Thursday, December 20, 2012

RapGenius and access to black poetry

By Kenton Rambsy

How do we as readers account for the distance between rap and poetry? Often times, rap music is thought of as being more accessible because we hear it on the radio, television, and other social settings. Poetry, on the other hand, is sometimes seen as foreign or inaccessible because of language barriers, complex allusions, and other literary devices used to tell a story.

In Book of Rhymes: The Poetics of Hip Hop, Adam Bradley explains, “most people associate poetry with hard work; it is something to be studied in school or puzzled over for hidden insights.” He continues, “Poetry stands at an almost unfathomable distance from our daily lives, or at least so it seems given how infrequently we seek it out.” Bradley’s explanation of poetry relates to several fields of African American literature where presumable outsiders struggle to decipher references and language that is more common to discourse insiders.

In the case of poetry, explanations of the cultural context, historical references, and language features can help clarify for readers the importance and artistic merit of More than that, the “flow” of black poets becomes more apparent as readers can better understand how writers weave together historical references with word-play to create different stories or images.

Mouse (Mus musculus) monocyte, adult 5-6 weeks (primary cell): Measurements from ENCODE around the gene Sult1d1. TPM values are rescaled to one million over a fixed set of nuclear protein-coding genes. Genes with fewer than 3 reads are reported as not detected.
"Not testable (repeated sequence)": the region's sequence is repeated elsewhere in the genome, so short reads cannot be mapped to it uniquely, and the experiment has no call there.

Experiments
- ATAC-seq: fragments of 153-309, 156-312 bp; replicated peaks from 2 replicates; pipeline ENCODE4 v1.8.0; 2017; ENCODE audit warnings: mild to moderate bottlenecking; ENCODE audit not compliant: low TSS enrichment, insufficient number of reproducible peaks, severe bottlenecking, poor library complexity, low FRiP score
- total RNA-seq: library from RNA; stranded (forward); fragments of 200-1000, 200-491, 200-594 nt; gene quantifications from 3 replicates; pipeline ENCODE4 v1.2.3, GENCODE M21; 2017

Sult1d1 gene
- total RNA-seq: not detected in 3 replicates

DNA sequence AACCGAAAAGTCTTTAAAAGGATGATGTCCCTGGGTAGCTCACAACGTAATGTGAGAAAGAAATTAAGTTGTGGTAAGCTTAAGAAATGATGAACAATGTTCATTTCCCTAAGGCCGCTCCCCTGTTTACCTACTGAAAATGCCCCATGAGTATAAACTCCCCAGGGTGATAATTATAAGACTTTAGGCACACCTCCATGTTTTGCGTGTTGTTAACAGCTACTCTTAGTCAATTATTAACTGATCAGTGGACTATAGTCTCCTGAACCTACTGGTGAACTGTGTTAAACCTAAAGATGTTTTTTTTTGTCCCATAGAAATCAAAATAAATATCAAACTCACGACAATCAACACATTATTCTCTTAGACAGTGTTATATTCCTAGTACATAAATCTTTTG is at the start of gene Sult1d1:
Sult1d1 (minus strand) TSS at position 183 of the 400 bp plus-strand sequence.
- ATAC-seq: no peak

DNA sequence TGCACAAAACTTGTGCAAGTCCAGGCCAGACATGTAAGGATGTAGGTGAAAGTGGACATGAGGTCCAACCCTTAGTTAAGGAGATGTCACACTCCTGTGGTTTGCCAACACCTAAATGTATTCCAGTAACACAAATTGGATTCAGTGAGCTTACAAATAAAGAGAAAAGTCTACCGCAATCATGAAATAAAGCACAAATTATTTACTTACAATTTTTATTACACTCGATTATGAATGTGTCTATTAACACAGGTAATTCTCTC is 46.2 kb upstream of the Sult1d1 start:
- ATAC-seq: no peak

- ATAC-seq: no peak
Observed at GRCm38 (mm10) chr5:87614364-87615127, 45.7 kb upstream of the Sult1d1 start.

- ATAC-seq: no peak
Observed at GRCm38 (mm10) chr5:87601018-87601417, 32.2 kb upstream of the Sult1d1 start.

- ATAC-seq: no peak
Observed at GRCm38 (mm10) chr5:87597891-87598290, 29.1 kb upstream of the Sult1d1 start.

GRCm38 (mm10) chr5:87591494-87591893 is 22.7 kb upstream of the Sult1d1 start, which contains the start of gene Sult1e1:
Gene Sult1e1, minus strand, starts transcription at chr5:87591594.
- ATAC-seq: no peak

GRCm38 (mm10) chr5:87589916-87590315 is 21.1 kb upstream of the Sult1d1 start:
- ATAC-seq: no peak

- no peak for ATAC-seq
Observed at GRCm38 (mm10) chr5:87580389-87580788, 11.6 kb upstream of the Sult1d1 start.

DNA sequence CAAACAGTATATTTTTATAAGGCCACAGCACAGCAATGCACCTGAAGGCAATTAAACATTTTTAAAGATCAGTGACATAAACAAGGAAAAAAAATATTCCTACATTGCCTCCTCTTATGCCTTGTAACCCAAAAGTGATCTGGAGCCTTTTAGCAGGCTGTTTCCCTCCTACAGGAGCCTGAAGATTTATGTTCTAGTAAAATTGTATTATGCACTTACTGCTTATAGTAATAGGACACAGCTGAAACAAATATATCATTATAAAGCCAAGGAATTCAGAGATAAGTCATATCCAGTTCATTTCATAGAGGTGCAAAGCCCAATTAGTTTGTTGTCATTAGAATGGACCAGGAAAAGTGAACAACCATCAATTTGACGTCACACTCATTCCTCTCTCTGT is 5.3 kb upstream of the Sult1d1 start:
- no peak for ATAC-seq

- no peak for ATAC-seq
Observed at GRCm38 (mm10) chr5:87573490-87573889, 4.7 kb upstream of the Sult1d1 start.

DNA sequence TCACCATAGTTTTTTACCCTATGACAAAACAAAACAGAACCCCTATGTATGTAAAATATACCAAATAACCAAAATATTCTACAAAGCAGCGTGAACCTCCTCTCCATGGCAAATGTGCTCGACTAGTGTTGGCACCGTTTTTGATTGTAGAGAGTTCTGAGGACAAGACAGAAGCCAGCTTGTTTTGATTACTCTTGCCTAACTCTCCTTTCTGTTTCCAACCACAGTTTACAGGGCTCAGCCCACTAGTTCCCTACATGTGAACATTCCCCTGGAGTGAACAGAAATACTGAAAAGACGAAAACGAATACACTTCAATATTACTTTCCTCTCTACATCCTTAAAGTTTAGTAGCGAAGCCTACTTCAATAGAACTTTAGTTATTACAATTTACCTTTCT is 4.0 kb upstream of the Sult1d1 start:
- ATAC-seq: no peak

Recently, I have been working with a group of colleagues at the Project on the History of Black Writing to increase the number of black poems on the RapGenius website. The goal is to promote the literary significance of African American poetry in the context of a larger project on rap music. Similar to the mission of RapGenius to provide commentary on lyrics that are thought to be obscure or coded, I have focused my attention on annotating poems that are frequently used in classrooms settings.

The annotations play a key role in how readers gain access and apply the content to his or her understanding of poetry or rap. The descriptions provide enough detail to give those who aren’t as familiar with the language of the poetry enough content to comprehend the work. At the same time, the descriptions are concise enough that they do not serve as the final verdict on a poem’s interpretation; but instead, the descriptions can spark larger conversations about the significance of language, history, narrative, or linguistic styles.

Kenton Rambsy is a graduate student in the English department at the University of Kansas, where she works with the Project on the History of Black Writing.   

A Notebook on RapGenius

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